- A course certificate from onPoint Tactical for the prize winner’s choice of three-day civilian courses, excluding those restricted for military or government teams. Three day onPoint courses normally cost $795,
- DRD Tactical is providing a 5.56 NATO QD Billet upper. These have hammer forged, chrome-lined barrels and a hard case, to go with your own AR lower. It will allow any standard AR-type rifle to have a quick change barrel. This can be assembled in less than one minute without the use of any tools. It also provides a compact carry capability in a hard case or in 3-day pack (an $1,100 value),
- Two cases of Mountain House freeze-dried assorted entrees in #10 cans, courtesy of Ready Made Resources (a $350 value),
- A $250 gift certificate good for any product from Sunflower Ammo,
- Two cases of Meals, Ready to Eat (MREs), courtesy of CampingSurvival.com (a $180 value), and
- American Gunsmithing Institute (AGI) is providing a $300 certificate good towards any of their DVD training courses.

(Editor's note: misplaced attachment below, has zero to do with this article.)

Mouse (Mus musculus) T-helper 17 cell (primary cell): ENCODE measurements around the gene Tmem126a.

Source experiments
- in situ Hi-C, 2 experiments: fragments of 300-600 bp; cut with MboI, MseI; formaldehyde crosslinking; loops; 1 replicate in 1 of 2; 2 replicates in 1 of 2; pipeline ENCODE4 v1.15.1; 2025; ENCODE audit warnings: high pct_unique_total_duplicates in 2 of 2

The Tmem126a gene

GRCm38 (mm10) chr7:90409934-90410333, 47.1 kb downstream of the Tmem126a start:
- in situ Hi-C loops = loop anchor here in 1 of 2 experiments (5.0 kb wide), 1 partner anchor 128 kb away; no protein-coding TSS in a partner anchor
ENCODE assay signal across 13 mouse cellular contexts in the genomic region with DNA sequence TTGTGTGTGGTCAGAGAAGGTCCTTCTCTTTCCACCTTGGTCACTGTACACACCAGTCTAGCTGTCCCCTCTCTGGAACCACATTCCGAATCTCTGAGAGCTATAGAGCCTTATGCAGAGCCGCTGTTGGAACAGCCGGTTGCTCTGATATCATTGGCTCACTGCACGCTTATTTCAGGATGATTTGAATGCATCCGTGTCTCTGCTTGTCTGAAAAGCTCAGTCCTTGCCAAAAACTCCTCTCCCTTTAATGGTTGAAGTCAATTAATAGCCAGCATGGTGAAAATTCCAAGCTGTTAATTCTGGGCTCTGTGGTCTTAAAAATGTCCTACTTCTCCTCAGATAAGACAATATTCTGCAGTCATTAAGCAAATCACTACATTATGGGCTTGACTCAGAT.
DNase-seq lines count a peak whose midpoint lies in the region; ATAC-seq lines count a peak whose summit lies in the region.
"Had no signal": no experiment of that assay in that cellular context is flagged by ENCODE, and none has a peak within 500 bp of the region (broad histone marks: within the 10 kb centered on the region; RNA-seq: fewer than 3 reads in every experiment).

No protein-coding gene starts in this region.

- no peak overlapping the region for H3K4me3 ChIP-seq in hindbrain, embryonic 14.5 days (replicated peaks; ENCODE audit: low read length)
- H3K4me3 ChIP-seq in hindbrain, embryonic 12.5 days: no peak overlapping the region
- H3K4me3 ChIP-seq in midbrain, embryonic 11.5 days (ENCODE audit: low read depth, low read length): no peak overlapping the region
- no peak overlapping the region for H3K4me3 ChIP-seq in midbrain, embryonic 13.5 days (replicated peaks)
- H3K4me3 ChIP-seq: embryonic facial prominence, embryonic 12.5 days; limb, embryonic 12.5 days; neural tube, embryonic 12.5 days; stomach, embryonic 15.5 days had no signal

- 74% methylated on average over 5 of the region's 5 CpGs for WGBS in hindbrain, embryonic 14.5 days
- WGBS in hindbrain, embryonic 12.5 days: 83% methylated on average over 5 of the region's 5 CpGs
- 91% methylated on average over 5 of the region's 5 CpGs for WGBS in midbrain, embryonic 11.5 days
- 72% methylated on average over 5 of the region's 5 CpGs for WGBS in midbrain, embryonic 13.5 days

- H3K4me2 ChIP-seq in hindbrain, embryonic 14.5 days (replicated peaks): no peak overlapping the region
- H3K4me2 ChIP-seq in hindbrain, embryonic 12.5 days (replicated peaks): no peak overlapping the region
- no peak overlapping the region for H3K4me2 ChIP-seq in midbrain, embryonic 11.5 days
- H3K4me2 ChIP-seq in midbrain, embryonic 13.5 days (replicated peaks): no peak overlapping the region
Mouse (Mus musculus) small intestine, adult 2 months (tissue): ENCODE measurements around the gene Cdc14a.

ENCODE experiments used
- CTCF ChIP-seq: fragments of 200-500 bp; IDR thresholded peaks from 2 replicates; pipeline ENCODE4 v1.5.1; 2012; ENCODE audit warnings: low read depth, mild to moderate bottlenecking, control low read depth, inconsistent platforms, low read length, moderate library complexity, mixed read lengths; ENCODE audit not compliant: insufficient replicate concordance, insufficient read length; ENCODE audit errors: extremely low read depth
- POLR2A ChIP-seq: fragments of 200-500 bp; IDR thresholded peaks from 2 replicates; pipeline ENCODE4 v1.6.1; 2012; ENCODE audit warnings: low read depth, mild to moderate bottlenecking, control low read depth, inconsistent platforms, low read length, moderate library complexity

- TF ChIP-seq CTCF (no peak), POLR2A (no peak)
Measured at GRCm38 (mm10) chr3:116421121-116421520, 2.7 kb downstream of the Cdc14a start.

- A Model 175 Series Solar Generator provided by Quantum Harvest LLC (a $439 value),
- A Glock form factor SIRT laser training pistol and a SIRT AR-15/M4 Laser Training Bolt, courtesy of Next Level Training, which have a combined retail value of $589,
- A gift certificate for any two or three-day class from Max Velocity Tactical (a $600 value),
- A transferable certificate for a two-day Ultimate Bug Out Course from Florida Firearms Training (a $400 value),
- A Trekker IV™ Four-Person Emergency Kit from Emergency Essentials (a $250 value),
- A $200 gift certificate good towards any books published by PrepperPress.com,
- RepackBox is providing a $300 gift certificate to their site.
- A Royal Berkey water filter, courtesy of Directive 21 (a $275 value),
- A large handmade clothes drying rack, a washboard, and a Homesteading for Beginners DVD, all courtesy of The Homestead Store, with a combined value of $206,
- Expanded sets of both washable feminine pads and liners, donated by Naturally Cozy (a $185 retail value),
- Two Super Survival Pack seed collections, a $150 value, courtesy of Seed for Security, LLC,
- Mayflower Trading is donating a $200 gift certificate for homesteading appliances, and
- Two 1,000-foot spools of full mil-spec U.S.-made 750 paracord (in-stock colors only) from www.TOUGHGRID.com (a $240 value).
Round 74 ends on January 31st, so get busy writing and e-mail us your entry. Remember that there is a 1,500-word minimum, and that articles on practical “how to” skills for survival have an advantage in the judging.